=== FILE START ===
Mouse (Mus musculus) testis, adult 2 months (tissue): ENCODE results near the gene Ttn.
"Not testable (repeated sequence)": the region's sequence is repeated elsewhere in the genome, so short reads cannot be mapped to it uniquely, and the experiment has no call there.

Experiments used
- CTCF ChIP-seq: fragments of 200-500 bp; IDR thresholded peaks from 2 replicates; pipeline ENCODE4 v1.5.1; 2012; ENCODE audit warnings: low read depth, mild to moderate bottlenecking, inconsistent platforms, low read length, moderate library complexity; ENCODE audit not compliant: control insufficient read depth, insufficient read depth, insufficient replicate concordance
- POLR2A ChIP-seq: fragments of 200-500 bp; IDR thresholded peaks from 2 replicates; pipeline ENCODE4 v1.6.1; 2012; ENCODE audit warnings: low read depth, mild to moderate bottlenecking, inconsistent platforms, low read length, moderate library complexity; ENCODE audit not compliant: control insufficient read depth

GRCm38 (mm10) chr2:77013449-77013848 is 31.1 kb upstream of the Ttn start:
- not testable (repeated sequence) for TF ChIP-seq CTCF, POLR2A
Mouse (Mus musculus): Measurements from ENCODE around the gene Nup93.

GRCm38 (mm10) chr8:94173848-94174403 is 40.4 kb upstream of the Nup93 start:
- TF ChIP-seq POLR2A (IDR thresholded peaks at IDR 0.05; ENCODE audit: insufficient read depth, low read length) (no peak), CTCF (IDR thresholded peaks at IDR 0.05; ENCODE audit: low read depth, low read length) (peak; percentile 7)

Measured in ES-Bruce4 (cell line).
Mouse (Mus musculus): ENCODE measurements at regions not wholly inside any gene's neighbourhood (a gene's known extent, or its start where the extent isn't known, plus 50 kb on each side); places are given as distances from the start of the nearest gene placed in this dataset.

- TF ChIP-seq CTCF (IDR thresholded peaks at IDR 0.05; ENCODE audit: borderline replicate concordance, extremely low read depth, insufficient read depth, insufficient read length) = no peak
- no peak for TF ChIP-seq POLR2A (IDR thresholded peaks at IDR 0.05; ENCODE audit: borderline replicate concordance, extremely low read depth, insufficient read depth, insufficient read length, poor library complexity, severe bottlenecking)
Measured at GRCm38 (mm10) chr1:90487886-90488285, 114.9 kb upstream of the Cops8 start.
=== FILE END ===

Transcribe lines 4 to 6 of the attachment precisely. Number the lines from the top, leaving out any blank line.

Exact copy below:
- CTCF ChIP-seq: fragments of 200-500 bp; IDR thresholded peaks from 2 replicates; pipeline ENCODE4 v1.5.1; 2012; ENCODE audit warnings: low read depth, mild to moderate bottlenecking, inconsistent platforms, low read length, moderate library complexity; ENCODE audit not compliant: control insufficient read depth, insufficient read depth, insufficient replicate concordance
- POLR2A ChIP-seq: fragments of 200-500 bp; IDR thresholded peaks from 2 replicates; pipeline ENCODE4 v1.6.1; 2012; ENCODE audit warnings: low read depth, mild to moderate bottlenecking, inconsistent platforms, low read length, moderate library complexity; ENCODE audit not compliant: control insufficient read depth

GRCm38 (mm10) chr2:77013449-77013848 is 31.1 kb upstream of the Ttn start: